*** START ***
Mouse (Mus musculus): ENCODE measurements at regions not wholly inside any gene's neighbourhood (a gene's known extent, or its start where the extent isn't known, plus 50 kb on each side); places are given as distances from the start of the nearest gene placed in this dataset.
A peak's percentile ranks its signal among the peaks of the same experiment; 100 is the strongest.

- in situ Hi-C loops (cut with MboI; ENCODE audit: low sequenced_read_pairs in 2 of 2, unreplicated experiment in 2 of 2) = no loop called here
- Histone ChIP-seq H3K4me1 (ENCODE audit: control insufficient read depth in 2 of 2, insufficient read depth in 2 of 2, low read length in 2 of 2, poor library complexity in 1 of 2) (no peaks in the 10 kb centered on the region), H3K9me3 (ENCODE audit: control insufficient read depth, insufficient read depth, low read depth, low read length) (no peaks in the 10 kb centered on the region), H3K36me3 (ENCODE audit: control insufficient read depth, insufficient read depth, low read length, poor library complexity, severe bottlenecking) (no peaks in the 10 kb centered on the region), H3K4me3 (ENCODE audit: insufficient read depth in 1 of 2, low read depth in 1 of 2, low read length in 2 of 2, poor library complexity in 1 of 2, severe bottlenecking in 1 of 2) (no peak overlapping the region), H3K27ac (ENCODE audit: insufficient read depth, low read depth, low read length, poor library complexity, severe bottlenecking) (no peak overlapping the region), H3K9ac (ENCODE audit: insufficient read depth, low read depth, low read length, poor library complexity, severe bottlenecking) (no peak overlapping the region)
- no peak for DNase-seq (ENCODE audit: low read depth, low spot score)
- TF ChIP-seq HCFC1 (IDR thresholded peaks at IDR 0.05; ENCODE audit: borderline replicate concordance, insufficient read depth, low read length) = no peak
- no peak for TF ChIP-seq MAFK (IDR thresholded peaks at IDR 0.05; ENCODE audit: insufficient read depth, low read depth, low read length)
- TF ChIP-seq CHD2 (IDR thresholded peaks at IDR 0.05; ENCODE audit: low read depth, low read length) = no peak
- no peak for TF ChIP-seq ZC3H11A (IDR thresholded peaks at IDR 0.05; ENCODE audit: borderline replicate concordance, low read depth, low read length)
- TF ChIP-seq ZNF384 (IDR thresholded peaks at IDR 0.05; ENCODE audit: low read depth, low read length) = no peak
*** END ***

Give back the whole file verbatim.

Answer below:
Mouse (Mus musculus): ENCODE measurements at regions not wholly inside any gene's neighbourhood (a gene's known extent, or its start where the extent isn't known, plus 50 kb on each side); places are given as distances from the start of the nearest gene placed in this dataset.
A peak's percentile ranks its signal among the peaks of the same experiment; 100 is the strongest.

- in situ Hi-C loops (cut with MboI; ENCODE audit: low sequenced_read_pairs in 2 of 2, unreplicated experiment in 2 of 2) = no loop called here
- Histone ChIP-seq H3K4me1 (ENCODE audit: control insufficient read depth in 2 of 2, insufficient read depth in 2 of 2, low read length in 2 of 2, poor library complexity in 1 of 2) (no peaks in the 10 kb centered on the region), H3K9me3 (ENCODE audit: control insufficient read depth, insufficient read depth, low read depth, low read length) (no peaks in the 10 kb centered on the region), H3K36me3 (ENCODE audit: control insufficient read depth, insufficient read depth, low read length, poor library complexity, severe bottlenecking) (no peaks in the 10 kb centered on the region), H3K4me3 (ENCODE audit: insufficient read depth in 1 of 2, low read depth in 1 of 2, low read length in 2 of 2, poor library complexity in 1 of 2, severe bottlenecking in 1 of 2) (no peak overlapping the region), H3K27ac (ENCODE audit: insufficient read depth, low read depth, low read length, poor library complexity, severe bottlenecking) (no peak overlapping the region), H3K9ac (ENCODE audit: insufficient read depth, low read depth, low read length, poor library complexity, severe bottlenecking) (no peak overlapping the region)
- no peak for DNase-seq (ENCODE audit: low read depth, low spot score)
- TF ChIP-seq HCFC1 (IDR thresholded peaks at IDR 0.05; ENCODE audit: borderline replicate concordance, insufficient read depth, low read length) = no peak
- no peak for TF ChIP-seq MAFK (IDR thresholded peaks at IDR 0.05; ENCODE audit: insufficient read depth, low read depth, low read length)
- TF ChIP-seq CHD2 (IDR thresholded peaks at IDR 0.05; ENCODE audit: low read depth, low read length) = no peak
- no peak for TF ChIP-seq ZC3H11A (IDR thresholded peaks at IDR 0.05; ENCODE audit: borderline replicate concordance, low read depth, low read length)
- TF ChIP-seq ZNF384 (IDR thresholded peaks at IDR 0.05; ENCODE audit: low read depth, low read length) = no peak